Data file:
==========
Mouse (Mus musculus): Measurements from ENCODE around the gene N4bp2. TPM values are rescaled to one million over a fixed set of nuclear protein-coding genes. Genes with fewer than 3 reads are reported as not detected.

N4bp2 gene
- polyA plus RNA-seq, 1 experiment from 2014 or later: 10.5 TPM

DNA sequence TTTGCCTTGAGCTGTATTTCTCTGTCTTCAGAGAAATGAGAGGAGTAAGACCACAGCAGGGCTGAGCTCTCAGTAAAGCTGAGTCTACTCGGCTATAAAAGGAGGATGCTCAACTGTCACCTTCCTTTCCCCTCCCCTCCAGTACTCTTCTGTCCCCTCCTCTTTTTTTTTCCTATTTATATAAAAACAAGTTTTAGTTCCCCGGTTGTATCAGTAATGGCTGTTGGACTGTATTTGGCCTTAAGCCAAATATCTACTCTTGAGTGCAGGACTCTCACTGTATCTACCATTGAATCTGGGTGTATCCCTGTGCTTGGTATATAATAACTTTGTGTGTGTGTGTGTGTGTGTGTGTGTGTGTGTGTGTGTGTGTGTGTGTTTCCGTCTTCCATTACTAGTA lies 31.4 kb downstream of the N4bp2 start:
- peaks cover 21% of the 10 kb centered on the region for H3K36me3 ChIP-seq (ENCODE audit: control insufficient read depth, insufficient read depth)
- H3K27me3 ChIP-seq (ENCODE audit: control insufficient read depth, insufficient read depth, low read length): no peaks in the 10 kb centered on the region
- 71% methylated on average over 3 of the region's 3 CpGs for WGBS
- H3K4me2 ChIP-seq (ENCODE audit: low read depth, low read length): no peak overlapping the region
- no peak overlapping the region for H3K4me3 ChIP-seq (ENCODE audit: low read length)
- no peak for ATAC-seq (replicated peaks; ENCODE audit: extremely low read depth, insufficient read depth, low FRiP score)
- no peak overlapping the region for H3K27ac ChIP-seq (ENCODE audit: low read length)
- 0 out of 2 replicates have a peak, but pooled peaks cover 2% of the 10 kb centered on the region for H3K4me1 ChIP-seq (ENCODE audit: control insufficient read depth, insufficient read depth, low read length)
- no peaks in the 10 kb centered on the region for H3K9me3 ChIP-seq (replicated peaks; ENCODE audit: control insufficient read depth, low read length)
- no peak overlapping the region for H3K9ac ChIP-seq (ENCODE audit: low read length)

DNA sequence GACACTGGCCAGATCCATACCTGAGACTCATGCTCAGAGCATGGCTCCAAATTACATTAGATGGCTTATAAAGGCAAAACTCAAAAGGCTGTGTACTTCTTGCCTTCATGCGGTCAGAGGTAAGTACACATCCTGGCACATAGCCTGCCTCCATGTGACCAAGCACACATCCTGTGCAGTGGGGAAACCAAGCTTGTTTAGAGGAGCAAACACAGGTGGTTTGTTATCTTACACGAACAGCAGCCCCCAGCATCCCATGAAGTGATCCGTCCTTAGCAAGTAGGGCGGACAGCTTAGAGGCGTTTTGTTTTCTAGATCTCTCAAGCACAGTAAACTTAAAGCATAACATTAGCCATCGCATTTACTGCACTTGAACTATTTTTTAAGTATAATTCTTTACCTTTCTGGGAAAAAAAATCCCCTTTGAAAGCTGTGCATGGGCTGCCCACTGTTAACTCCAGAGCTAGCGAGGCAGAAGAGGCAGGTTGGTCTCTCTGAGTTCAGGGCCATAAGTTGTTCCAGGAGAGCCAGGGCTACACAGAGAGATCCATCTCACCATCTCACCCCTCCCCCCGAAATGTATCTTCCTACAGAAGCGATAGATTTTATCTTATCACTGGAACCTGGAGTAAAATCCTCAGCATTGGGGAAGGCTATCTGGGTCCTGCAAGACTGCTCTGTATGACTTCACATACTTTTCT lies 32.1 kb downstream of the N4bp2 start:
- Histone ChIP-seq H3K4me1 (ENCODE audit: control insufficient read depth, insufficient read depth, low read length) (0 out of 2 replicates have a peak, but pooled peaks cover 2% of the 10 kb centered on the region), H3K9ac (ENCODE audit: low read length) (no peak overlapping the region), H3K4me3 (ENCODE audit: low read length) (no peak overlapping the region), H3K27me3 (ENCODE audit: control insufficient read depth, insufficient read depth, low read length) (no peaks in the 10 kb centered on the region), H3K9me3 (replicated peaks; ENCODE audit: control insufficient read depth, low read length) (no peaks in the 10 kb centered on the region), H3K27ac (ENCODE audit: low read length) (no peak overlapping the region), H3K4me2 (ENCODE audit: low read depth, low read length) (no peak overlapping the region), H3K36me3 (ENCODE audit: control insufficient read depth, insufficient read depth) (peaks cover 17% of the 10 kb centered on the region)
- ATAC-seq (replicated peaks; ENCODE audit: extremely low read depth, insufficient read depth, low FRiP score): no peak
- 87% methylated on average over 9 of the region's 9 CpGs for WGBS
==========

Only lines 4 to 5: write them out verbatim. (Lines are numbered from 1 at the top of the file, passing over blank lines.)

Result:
DNA sequence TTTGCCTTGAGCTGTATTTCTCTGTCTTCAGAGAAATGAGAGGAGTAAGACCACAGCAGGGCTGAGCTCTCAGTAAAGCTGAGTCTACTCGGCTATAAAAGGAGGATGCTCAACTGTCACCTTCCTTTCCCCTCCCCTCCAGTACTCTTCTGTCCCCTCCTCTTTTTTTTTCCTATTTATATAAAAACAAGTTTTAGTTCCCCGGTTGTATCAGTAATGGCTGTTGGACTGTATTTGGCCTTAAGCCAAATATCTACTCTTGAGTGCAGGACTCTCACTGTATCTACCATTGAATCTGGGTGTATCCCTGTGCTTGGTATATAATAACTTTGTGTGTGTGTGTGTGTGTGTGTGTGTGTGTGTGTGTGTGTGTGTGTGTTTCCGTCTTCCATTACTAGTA lies 31.4 kb downstream of the N4bp2 start:
- peaks cover 21% of the 10 kb centered on the region for H3K36me3 ChIP-seq (ENCODE audit: control insufficient read depth, insufficient read depth)